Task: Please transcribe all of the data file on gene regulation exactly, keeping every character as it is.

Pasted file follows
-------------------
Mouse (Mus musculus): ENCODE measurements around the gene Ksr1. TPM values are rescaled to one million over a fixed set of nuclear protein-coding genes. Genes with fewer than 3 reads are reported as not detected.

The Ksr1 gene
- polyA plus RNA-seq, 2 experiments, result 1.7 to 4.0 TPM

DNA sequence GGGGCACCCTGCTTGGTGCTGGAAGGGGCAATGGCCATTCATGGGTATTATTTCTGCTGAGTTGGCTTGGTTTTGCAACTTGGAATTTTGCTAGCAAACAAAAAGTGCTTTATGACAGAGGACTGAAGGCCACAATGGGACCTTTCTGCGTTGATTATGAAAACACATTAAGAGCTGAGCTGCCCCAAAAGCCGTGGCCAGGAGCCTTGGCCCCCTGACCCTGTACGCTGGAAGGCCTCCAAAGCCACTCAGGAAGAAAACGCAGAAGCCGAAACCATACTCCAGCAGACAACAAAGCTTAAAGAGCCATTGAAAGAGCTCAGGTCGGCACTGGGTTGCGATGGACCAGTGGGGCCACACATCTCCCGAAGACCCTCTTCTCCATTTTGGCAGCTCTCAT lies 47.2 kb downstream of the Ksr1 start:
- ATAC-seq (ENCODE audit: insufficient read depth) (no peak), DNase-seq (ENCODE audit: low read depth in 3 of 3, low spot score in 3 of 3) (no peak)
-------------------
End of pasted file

Mouse (Mus musculus): ENCODE measurements around the gene Ksr1. TPM values are rescaled to one million over a fixed set of nuclear protein-coding genes. Genes with fewer than 3 reads are reported as not detected.

The Ksr1 gene
- polyA plus RNA-seq, 2 experiments, result 1.7 to 4.0 TPM

DNA sequence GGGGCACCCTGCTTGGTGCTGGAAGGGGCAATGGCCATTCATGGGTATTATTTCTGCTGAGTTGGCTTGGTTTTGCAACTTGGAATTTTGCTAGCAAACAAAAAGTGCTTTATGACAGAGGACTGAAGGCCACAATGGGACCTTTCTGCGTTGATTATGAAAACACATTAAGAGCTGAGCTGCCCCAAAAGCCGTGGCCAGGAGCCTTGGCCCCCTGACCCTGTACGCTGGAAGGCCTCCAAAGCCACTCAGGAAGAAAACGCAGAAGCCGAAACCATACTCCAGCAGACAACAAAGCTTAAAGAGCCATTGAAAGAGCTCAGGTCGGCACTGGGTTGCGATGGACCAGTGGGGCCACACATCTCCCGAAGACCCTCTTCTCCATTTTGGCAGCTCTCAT lies 47.2 kb downstream of the Ksr1 start:
- ATAC-seq (ENCODE audit: insufficient read depth) (no peak), DNase-seq (ENCODE audit: low read depth in 3 of 3, low spot score in 3 of 3) (no peak)